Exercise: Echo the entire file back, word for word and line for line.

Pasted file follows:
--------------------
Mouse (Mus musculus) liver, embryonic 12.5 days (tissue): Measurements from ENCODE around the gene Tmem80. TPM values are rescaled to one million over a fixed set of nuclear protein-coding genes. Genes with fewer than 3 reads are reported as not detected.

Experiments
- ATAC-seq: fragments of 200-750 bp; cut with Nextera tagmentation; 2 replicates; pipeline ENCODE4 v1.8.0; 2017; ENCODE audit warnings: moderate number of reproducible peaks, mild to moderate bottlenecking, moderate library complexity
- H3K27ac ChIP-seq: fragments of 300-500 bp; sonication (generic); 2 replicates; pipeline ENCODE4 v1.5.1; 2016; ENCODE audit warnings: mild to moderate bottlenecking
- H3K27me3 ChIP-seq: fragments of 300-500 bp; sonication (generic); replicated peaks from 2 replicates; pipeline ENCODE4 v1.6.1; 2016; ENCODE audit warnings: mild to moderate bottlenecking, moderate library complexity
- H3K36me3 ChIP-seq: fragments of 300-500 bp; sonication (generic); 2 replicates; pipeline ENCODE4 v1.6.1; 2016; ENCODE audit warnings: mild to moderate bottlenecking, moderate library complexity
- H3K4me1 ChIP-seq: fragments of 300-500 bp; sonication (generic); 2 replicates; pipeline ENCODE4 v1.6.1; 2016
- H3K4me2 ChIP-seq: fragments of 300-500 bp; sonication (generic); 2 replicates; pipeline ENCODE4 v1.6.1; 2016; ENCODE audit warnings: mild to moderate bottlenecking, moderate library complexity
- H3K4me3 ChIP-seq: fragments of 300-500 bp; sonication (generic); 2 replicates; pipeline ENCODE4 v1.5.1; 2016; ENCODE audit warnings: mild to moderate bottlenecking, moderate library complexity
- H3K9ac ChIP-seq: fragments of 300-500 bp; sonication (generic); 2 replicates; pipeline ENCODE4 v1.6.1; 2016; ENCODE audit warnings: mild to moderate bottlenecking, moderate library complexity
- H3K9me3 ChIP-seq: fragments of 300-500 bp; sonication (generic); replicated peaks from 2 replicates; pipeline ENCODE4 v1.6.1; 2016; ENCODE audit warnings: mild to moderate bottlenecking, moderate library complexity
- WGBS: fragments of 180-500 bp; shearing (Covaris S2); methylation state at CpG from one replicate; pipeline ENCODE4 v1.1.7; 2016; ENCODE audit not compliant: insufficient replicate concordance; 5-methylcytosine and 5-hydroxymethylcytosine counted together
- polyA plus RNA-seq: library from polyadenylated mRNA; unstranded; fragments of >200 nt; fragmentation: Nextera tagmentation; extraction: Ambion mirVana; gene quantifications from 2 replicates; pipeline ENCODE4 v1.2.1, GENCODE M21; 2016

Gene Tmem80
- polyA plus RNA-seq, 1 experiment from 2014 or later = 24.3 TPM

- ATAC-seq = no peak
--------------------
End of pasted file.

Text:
Mouse (Mus musculus) liver, embryonic 12.5 days (tissue): Measurements from ENCODE around the gene Tmem80. TPM values are rescaled to one million over a fixed set of nuclear protein-coding genes. Genes with fewer than 3 reads are reported as not detected.

Experiments
- ATAC-seq: fragments of 200-750 bp; cut with Nextera tagmentation; 2 replicates; pipeline ENCODE4 v1.8.0; 2017; ENCODE audit warnings: moderate number of reproducible peaks, mild to moderate bottlenecking, moderate library complexity
- H3K27ac ChIP-seq: fragments of 300-500 bp; sonication (generic); 2 replicates; pipeline ENCODE4 v1.5.1; 2016; ENCODE audit warnings: mild to moderate bottlenecking
- H3K27me3 ChIP-seq: fragments of 300-500 bp; sonication (generic); replicated peaks from 2 replicates; pipeline ENCODE4 v1.6.1; 2016; ENCODE audit warnings: mild to moderate bottlenecking, moderate library complexity
- H3K36me3 ChIP-seq: fragments of 300-500 bp; sonication (generic); 2 replicates; pipeline ENCODE4 v1.6.1; 2016; ENCODE audit warnings: mild to moderate bottlenecking, moderate library complexity
- H3K4me1 ChIP-seq: fragments of 300-500 bp; sonication (generic); 2 replicates; pipeline ENCODE4 v1.6.1; 2016
- H3K4me2 ChIP-seq: fragments of 300-500 bp; sonication (generic); 2 replicates; pipeline ENCODE4 v1.6.1; 2016; ENCODE audit warnings: mild to moderate bottlenecking, moderate library complexity
- H3K4me3 ChIP-seq: fragments of 300-500 bp; sonication (generic); 2 replicates; pipeline ENCODE4 v1.5.1; 2016; ENCODE audit warnings: mild to moderate bottlenecking, moderate library complexity
- H3K9ac ChIP-seq: fragments of 300-500 bp; sonication (generic); 2 replicates; pipeline ENCODE4 v1.6.1; 2016; ENCODE audit warnings: mild to moderate bottlenecking, moderate library complexity
- H3K9me3 ChIP-seq: fragments of 300-500 bp; sonication (generic); replicated peaks from 2 replicates; pipeline ENCODE4 v1.6.1; 2016; ENCODE audit warnings: mild to moderate bottlenecking, moderate library complexity
- WGBS: fragments of 180-500 bp; shearing (Covaris S2); methylation state at CpG from one replicate; pipeline ENCODE4 v1.1.7; 2016; ENCODE audit not compliant: insufficient replicate concordance; 5-methylcytosine and 5-hydroxymethylcytosine counted together
- polyA plus RNA-seq: library from polyadenylated mRNA; unstranded; fragments of >200 nt; fragmentation: Nextera tagmentation; extraction: Ambion mirVana; gene quantifications from 2 replicates; pipeline ENCODE4 v1.2.1, GENCODE M21; 2016

Gene Tmem80
- polyA plus RNA-seq, 1 experiment from 2014 or later = 24.3 TPM

- ATAC-seq = no peak